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Fill out your info and we will notify you when the 2015 ISOLA DEI NURAGHI ROSSO “FAMILIA” Deperu Holler is back in stock or when a new vintage becomes available.


2015 ISOLA DEI NURAGHI ROSSO “FAMILIA”

Deperu Holler

2015 ISOLA DEI NURAGHI <i>ROSSO</i> “FAMILIA” Deperu Holler - Kermit Lynch Wine Merchant
This inky, chewy blend of Cannonau with the native Muristellu boasts a strikingly wild perfume that soars from the glass. It is raw, pure, unbridled Sardinian lifeblood to complement barbecues and roast game. Look out, this one is a palate-stainer—toothbrush sold separately. 

Anthony Lynch

Vintage: 2016
Bottle Size: 750mL
Blend: 70% Cannonau, 30% Muristellu
Appellation: Isola dei Nuraghi
Country: Italy
Region: Sardinia
Producer: Deperu Holler
Winemaker: Carlo Deperu
Vineyard: 10 years
Soil: Cannonau: Limestone, marl; Muristellu: Limestone, shell deposits
Farming: Organic (practicing)
Alcohol: 14%

More from this Producer or Region

About Sardinia

Our first foray into Sardegna is very recent, and it only took one trip to fall in love with the island, its culture, and its wines. Similar to its northerly neighbor, Corsica, there is a strong regional identity here that goes far beyond its official status as one of Italy’s twenty regions. Its people are proud, strong-willed, and deeply attached to their traditions—a distinctive character often seen with island people and accentuated by its long history of invasions and outside rule.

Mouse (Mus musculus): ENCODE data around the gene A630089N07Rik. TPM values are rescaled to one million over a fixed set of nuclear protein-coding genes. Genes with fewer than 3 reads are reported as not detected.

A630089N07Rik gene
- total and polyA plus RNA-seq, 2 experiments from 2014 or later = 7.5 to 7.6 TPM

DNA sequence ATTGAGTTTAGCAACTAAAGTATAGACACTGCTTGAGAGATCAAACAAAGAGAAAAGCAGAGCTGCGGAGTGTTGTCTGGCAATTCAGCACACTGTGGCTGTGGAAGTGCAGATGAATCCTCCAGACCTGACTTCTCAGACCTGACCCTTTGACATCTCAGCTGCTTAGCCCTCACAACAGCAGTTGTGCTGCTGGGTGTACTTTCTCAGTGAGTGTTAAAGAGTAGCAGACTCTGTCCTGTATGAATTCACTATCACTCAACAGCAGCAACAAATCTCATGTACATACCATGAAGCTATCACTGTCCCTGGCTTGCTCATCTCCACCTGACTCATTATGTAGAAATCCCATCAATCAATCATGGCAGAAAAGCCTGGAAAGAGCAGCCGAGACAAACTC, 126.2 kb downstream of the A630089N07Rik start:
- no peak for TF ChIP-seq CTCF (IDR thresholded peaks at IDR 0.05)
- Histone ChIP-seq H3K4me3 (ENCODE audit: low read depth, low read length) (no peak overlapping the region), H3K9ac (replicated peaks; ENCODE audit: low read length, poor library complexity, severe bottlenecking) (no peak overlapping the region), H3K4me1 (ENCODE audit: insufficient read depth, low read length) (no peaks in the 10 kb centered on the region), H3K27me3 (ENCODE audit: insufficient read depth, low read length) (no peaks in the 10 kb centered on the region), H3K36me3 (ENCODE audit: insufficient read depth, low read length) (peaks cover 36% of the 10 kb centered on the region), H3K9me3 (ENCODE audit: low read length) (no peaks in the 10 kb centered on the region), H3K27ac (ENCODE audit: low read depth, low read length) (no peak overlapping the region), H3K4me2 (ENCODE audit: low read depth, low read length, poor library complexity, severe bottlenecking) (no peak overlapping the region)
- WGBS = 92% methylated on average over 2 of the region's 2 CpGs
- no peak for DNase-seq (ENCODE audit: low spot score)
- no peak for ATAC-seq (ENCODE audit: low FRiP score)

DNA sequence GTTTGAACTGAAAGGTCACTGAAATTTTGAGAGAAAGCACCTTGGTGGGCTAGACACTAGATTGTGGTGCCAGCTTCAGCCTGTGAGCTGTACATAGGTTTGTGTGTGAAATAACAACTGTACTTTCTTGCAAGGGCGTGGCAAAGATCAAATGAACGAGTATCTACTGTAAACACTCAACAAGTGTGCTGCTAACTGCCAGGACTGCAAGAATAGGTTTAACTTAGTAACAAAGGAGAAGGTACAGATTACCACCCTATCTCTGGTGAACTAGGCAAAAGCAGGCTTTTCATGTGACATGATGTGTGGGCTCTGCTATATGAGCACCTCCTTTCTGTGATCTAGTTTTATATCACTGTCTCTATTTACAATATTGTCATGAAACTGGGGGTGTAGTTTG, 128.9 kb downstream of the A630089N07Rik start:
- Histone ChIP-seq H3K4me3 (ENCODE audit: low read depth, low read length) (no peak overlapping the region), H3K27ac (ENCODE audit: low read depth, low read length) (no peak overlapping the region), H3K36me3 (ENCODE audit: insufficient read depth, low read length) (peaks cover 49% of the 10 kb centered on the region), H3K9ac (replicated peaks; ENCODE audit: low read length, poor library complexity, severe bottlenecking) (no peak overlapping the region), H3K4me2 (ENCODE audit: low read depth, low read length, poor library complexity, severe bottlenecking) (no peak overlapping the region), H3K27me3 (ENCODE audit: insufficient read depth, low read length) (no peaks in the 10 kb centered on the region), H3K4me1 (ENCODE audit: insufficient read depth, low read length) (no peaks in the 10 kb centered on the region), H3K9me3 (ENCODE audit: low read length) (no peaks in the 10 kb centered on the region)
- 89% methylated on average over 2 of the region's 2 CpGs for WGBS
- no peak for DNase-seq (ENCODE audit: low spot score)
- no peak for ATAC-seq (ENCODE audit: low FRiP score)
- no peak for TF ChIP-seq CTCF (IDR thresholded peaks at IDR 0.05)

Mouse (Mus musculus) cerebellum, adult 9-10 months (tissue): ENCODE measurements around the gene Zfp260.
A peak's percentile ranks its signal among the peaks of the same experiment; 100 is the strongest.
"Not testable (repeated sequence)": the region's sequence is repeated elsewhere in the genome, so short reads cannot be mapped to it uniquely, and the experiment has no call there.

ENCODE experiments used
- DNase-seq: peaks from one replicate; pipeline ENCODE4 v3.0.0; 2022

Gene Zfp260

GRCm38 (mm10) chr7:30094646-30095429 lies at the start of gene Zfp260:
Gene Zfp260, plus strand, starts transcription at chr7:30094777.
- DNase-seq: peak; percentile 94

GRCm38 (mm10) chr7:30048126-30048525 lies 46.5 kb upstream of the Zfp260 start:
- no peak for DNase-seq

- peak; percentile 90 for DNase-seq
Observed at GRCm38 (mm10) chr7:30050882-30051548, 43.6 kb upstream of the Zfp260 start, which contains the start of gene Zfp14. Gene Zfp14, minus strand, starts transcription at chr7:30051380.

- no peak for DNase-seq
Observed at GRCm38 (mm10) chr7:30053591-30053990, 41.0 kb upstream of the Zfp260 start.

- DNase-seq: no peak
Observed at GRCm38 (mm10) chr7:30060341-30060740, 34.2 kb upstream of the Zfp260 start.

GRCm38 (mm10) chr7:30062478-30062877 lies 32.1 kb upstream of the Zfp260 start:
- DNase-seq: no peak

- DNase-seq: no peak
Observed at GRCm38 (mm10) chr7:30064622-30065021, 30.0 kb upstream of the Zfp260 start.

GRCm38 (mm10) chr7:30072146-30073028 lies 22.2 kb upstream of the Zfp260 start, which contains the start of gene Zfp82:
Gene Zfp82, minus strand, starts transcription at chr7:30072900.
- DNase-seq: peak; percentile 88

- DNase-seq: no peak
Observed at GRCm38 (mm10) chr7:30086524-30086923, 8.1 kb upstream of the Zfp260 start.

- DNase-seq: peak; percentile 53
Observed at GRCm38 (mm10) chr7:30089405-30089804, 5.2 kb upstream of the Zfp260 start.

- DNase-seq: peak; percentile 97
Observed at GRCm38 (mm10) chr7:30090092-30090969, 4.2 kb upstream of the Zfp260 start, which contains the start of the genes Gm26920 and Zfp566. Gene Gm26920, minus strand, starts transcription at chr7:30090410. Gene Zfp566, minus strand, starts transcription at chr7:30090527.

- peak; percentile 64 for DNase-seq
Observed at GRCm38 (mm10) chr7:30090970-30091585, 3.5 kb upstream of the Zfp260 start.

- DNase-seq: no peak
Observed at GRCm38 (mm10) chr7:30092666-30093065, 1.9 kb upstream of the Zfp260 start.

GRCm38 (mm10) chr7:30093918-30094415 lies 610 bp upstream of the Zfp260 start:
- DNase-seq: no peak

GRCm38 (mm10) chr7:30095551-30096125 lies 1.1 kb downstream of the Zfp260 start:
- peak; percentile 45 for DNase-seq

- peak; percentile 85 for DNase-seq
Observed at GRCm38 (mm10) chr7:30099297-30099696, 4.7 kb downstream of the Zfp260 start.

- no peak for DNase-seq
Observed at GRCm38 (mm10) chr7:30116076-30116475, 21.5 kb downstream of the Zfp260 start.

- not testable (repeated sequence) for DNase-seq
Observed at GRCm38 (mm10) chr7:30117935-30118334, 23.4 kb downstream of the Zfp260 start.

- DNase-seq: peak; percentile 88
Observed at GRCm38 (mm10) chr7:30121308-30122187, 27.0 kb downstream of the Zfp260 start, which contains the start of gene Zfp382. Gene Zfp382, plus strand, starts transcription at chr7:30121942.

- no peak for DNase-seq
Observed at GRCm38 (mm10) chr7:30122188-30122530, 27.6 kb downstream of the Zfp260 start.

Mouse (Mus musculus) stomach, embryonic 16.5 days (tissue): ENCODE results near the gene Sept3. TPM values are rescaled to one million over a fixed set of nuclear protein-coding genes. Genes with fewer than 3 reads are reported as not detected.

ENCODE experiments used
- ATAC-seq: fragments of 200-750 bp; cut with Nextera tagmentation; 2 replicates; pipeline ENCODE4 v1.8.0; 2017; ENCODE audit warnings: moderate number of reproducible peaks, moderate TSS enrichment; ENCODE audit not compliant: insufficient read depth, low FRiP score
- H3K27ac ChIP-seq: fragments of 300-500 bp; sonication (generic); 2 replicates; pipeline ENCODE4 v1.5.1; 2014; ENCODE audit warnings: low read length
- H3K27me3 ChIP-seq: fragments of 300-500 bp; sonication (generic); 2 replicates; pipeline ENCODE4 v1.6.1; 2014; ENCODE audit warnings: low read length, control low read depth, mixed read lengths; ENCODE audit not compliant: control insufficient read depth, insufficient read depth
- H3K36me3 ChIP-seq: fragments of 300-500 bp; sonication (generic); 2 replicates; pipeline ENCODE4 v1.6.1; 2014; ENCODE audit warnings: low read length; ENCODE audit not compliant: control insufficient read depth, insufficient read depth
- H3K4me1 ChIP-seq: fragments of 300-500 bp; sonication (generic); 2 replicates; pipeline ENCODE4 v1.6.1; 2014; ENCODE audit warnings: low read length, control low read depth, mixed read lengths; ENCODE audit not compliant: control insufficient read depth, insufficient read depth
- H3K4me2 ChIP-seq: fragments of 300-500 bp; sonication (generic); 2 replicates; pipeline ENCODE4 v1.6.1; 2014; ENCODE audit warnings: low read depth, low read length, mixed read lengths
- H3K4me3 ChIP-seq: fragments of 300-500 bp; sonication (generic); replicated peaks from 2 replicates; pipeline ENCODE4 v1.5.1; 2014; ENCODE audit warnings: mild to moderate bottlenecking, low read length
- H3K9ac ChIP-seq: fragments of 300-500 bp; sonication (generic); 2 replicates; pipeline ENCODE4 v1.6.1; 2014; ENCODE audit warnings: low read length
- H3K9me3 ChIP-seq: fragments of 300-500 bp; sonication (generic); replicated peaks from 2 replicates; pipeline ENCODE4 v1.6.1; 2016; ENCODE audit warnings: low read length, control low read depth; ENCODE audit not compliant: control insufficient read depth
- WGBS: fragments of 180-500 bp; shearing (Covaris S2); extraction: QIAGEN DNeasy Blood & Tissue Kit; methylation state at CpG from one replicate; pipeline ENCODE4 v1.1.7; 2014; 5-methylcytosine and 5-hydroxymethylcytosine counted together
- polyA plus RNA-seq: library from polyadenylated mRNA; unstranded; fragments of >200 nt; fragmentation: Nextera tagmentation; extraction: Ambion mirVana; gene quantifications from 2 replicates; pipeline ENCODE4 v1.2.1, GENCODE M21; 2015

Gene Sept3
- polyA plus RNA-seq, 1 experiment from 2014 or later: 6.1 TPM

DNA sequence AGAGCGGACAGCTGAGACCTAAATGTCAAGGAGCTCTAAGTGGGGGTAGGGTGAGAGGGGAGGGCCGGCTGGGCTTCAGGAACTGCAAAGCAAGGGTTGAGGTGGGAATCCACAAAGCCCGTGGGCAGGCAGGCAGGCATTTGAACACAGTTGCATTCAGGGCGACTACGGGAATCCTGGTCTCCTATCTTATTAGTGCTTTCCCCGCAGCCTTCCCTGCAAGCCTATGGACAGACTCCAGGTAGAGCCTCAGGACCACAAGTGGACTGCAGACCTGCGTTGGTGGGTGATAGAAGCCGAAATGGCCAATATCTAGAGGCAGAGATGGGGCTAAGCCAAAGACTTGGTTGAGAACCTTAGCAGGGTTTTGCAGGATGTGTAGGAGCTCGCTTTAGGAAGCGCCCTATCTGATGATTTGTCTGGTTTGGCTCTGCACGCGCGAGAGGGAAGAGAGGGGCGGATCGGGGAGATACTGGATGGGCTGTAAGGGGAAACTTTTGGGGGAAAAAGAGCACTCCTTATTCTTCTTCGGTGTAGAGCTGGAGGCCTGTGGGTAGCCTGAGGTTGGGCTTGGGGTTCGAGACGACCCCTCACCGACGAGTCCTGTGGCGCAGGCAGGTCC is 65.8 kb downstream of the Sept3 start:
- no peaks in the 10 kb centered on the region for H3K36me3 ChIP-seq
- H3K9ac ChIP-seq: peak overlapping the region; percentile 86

This tumultuous past has resulted in diverse influences—Greek, Roman, Aragonese, Catalan, and Ligurian, just to name a few—that have shaped the island’s culture, language, cuisine, and wines over many centuries. While Vermentino and Cannonau (aka Grenache) reign, Sardegna also boasts a number of indigenous grapes that are capable of expressing something unique in its abundant variety of terroirs.

The Mediterranean plays a major role, providing cooling, salty breezes to coastal areas, while the rugged, mountainous interior is home to high-altitude sites where wines retain freshness in spite of the southerly latitude. The granitic highlands of Gallura and Barbagia come to mind as some of its most qualitative zones, but a range of soils, elevations, and varying distance to the sea mean that the island is capable of producing wines in all styles, from crisp whites to powerful reds and exquisite vini dolci.

The three growers we represent bring something new to the table, something fascinating that is not found elsewhere in Italy or even in nearby Corsica. Their wines evoke the rustic beauty of this fascinating island civilization, and of course, pair perfectly with the local cuisine, be it seafood-based or the hearty, earthy specialties of its interior.

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For the wines that I buy I insist that the winemaker leave them whole, intact. I go into the cellars now and select specific barrels or cuvées, and I request that they be bottled without stripping them with filters or other devices. This means that many of our wines will arrive with a smudge of sediment and will throw a more important deposit as time goes by, It also means the wine will taste better.

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